Astronomers in China have started putting the world’s largest single-dish telescope through its paces, kicking off a new era in radio astronomy.
The Five-hundred-meter Aperture Spherical Telescope, known as FAST, will peer into the corners of the universe to search for, among other things, pulsars. By making detailed measurements of these magnetized, rotating neutron stars, astrophysicists hope to reveal more about gravitational waves, which were first discovered earlier this year. The observatory’s first tests began yesterday.
At 1,640 feet across, FAST’s dish is 640 feet larger than the previous record holder, the Arecibo Observatory in Puerto Rico. Both dishes are made of perforated aluminum panels that reflect radio waves from deep space toward an overhead receiver that is suspended by wires strung from massive towers at the periphery.
Here’s Rebecca Morelle, reporting for BBC News:
While China’s telescope in its entirety is too big to move and be fully steerable, each of its triangular panels can be adjusted. It means the surface can be re-angled to allow scientists to study the parts of the sky they choose.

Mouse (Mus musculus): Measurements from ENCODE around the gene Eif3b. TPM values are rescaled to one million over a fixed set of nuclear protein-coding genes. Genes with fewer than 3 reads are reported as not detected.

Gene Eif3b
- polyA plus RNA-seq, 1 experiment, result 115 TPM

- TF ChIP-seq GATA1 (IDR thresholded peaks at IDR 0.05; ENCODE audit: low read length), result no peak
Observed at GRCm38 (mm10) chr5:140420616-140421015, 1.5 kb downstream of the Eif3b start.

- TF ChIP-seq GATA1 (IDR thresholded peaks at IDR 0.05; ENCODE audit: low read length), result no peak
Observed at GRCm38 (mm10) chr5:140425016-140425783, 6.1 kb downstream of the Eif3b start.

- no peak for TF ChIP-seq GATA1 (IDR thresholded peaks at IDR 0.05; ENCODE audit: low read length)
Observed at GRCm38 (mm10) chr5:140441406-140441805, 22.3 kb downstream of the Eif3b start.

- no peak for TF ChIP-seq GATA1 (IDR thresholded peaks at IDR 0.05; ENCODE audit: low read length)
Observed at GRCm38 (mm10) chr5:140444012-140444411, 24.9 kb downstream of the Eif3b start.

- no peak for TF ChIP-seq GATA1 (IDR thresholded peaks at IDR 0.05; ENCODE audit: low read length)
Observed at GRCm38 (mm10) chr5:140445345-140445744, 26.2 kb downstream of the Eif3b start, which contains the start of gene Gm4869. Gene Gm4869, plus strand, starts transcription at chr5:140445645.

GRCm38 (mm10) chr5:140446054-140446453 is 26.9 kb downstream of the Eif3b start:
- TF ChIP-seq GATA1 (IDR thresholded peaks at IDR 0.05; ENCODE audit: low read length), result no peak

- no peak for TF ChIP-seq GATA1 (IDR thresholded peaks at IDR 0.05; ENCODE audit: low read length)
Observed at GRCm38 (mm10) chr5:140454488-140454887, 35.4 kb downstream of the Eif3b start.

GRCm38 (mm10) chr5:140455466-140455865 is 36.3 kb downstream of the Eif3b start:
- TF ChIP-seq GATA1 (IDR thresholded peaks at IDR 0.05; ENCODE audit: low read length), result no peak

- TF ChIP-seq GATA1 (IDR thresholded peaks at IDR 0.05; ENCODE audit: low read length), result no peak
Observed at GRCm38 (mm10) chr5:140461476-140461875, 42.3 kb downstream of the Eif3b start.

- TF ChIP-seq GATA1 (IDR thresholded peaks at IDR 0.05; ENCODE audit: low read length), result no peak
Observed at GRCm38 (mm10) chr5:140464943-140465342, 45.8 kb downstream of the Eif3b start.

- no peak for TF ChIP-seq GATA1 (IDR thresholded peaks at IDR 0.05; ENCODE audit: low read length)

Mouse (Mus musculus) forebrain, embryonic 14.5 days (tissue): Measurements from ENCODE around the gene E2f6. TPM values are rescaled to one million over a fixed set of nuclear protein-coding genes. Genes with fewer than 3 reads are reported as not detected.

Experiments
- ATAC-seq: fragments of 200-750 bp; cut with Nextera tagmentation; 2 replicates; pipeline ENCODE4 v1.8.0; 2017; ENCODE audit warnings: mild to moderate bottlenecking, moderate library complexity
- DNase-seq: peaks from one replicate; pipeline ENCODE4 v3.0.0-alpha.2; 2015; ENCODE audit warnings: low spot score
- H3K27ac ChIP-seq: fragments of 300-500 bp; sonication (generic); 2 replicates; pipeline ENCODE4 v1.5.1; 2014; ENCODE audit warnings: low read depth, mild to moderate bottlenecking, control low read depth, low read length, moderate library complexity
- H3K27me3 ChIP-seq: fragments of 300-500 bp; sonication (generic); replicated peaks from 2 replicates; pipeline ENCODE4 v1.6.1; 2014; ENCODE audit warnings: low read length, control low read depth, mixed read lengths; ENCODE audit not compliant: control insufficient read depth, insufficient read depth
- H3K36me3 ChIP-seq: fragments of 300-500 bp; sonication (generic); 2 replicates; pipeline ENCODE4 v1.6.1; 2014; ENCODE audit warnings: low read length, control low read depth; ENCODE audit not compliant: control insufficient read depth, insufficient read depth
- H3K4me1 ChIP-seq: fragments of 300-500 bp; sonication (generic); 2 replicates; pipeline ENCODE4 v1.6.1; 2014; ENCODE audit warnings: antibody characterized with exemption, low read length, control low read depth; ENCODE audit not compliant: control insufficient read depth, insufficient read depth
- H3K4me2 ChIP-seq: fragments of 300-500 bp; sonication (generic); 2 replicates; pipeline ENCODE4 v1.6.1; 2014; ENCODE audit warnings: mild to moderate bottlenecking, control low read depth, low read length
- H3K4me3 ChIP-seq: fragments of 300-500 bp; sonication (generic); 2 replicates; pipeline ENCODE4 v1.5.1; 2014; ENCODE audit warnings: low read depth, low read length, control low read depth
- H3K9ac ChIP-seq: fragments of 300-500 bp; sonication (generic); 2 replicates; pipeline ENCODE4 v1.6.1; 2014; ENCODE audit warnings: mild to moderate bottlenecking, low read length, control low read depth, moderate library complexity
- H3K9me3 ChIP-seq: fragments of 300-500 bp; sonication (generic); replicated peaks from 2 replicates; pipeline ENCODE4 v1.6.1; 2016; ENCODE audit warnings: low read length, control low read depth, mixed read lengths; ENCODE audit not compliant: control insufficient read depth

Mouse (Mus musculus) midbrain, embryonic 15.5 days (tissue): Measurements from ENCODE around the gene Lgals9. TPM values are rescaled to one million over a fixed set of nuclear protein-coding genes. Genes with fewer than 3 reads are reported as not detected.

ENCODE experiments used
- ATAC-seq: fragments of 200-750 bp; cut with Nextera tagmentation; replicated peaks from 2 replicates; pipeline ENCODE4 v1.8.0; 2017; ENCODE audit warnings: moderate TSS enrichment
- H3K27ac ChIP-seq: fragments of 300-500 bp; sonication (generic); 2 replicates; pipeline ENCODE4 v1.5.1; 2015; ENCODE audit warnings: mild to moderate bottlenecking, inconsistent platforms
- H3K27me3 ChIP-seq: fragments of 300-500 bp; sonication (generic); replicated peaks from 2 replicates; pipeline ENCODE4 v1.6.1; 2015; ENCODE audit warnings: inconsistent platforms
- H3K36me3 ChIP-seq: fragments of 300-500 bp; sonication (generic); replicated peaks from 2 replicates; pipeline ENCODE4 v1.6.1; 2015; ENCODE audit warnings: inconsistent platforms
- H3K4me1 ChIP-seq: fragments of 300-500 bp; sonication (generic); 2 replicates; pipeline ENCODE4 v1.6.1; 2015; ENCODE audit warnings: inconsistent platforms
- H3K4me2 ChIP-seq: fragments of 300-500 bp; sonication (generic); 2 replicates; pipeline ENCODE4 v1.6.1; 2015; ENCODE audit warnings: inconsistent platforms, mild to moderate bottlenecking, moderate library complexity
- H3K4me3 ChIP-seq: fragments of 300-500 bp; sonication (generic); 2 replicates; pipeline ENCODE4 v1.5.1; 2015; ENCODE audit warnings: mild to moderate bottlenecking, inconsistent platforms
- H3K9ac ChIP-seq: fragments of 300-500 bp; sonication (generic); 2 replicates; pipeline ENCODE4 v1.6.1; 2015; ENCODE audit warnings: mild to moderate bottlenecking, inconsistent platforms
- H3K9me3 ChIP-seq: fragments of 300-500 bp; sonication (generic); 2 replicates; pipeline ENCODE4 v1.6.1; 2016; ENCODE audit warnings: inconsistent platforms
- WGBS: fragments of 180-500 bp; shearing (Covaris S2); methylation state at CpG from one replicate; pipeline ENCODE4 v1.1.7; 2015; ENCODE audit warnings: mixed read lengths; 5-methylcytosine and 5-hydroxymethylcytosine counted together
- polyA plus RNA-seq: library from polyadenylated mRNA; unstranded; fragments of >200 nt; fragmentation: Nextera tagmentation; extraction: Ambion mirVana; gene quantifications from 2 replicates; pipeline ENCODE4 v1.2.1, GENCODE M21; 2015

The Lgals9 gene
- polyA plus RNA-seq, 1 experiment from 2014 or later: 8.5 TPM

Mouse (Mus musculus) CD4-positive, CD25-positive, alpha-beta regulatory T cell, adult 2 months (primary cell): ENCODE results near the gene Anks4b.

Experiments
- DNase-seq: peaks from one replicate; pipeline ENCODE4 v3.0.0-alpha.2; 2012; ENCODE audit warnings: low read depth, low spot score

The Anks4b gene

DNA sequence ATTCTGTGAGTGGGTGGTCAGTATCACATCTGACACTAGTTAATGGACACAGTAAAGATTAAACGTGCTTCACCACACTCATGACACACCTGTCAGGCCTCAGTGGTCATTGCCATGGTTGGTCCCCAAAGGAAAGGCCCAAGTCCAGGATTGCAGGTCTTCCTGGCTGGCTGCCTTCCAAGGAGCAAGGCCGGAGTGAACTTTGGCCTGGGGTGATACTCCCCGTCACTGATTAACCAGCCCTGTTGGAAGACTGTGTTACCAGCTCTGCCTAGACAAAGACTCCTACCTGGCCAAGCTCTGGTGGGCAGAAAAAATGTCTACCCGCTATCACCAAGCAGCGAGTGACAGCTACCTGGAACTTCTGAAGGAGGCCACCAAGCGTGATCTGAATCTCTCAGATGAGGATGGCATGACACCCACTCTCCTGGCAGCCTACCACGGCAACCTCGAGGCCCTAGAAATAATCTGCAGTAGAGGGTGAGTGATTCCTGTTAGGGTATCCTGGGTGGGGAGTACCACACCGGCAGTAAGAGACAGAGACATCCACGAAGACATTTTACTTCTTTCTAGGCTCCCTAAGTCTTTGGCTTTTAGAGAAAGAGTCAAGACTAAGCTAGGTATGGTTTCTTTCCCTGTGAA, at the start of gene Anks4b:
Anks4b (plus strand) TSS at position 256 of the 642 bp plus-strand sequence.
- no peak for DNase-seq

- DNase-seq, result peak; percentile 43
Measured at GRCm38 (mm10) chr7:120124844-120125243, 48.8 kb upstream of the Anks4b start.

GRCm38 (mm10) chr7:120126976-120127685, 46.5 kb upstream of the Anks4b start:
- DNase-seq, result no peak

Despite the scale, construction took just five years and cost $180m (£140m).
Because of it’s massive size, the testing and tuning process is expected to take three years.
Nan Rendong, the telescope’s chief scientist, said that Chinese and foreign scientists alike will be allocated time on the observatory.
To build the massive device, a small village was relocated from the natural crater in which the dish sits, and 8,000 people were moved to create a zone of radio silence around the receiver, according to Xinhua News , China’s official news agency.